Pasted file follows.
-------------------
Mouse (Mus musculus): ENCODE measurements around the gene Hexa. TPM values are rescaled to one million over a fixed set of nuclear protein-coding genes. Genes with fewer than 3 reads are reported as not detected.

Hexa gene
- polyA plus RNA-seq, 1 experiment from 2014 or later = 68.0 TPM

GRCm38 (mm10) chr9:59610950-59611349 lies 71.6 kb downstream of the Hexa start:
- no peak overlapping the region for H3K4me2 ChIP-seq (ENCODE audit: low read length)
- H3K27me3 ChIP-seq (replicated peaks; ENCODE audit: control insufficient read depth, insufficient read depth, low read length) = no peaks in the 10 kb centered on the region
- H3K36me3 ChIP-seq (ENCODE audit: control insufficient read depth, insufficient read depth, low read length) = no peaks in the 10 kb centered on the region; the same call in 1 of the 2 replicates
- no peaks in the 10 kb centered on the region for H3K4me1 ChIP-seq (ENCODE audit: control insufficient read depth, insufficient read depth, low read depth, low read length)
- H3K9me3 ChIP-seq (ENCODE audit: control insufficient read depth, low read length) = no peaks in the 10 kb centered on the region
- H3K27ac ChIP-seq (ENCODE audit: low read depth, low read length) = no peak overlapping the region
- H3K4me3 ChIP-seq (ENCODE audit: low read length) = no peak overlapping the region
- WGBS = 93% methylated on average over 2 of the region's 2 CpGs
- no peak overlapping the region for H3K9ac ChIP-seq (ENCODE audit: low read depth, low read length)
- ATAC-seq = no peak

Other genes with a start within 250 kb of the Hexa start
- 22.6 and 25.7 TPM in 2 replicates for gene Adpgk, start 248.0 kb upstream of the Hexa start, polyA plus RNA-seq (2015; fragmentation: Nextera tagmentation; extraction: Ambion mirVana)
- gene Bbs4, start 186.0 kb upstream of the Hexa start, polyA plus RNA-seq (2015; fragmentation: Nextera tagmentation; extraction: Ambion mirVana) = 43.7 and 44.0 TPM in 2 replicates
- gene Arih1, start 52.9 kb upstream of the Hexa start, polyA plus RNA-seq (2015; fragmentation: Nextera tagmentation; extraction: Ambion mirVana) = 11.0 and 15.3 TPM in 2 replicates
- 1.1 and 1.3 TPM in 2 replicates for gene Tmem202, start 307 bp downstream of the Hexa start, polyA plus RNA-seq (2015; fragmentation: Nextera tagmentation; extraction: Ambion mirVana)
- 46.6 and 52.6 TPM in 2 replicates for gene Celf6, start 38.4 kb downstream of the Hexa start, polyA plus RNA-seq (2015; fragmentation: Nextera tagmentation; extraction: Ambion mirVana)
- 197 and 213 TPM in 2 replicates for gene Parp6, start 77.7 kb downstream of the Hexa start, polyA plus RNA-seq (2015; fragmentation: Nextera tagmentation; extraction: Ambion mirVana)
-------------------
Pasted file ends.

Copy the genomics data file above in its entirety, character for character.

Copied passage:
Mouse (Mus musculus): ENCODE measurements around the gene Hexa. TPM values are rescaled to one million over a fixed set of nuclear protein-coding genes. Genes with fewer than 3 reads are reported as not detected.

Hexa gene
- polyA plus RNA-seq, 1 experiment from 2014 or later = 68.0 TPM

GRCm38 (mm10) chr9:59610950-59611349 lies 71.6 kb downstream of the Hexa start:
- no peak overlapping the region for H3K4me2 ChIP-seq (ENCODE audit: low read length)
- H3K27me3 ChIP-seq (replicated peaks; ENCODE audit: control insufficient read depth, insufficient read depth, low read length) = no peaks in the 10 kb centered on the region
- H3K36me3 ChIP-seq (ENCODE audit: control insufficient read depth, insufficient read depth, low read length) = no peaks in the 10 kb centered on the region; the same call in 1 of the 2 replicates
- no peaks in the 10 kb centered on the region for H3K4me1 ChIP-seq (ENCODE audit: control insufficient read depth, insufficient read depth, low read depth, low read length)
- H3K9me3 ChIP-seq (ENCODE audit: control insufficient read depth, low read length) = no peaks in the 10 kb centered on the region
- H3K27ac ChIP-seq (ENCODE audit: low read depth, low read length) = no peak overlapping the region
- H3K4me3 ChIP-seq (ENCODE audit: low read length) = no peak overlapping the region
- WGBS = 93% methylated on average over 2 of the region's 2 CpGs
- no peak overlapping the region for H3K9ac ChIP-seq (ENCODE audit: low read depth, low read length)
- ATAC-seq = no peak

Other genes with a start within 250 kb of the Hexa start
- 22.6 and 25.7 TPM in 2 replicates for gene Adpgk, start 248.0 kb upstream of the Hexa start, polyA plus RNA-seq (2015; fragmentation: Nextera tagmentation; extraction: Ambion mirVana)
- gene Bbs4, start 186.0 kb upstream of the Hexa start, polyA plus RNA-seq (2015; fragmentation: Nextera tagmentation; extraction: Ambion mirVana) = 43.7 and 44.0 TPM in 2 replicates
- gene Arih1, start 52.9 kb upstream of the Hexa start, polyA plus RNA-seq (2015; fragmentation: Nextera tagmentation; extraction: Ambion mirVana) = 11.0 and 15.3 TPM in 2 replicates
- 1.1 and 1.3 TPM in 2 replicates for gene Tmem202, start 307 bp downstream of the Hexa start, polyA plus RNA-seq (2015; fragmentation: Nextera tagmentation; extraction: Ambion mirVana)
- 46.6 and 52.6 TPM in 2 replicates for gene Celf6, start 38.4 kb downstream of the Hexa start, polyA plus RNA-seq (2015; fragmentation: Nextera tagmentation; extraction: Ambion mirVana)
- 197 and 213 TPM in 2 replicates for gene Parp6, start 77.7 kb downstream of the Hexa start, polyA plus RNA-seq (2015; fragmentation: Nextera tagmentation; extraction: Ambion mirVana)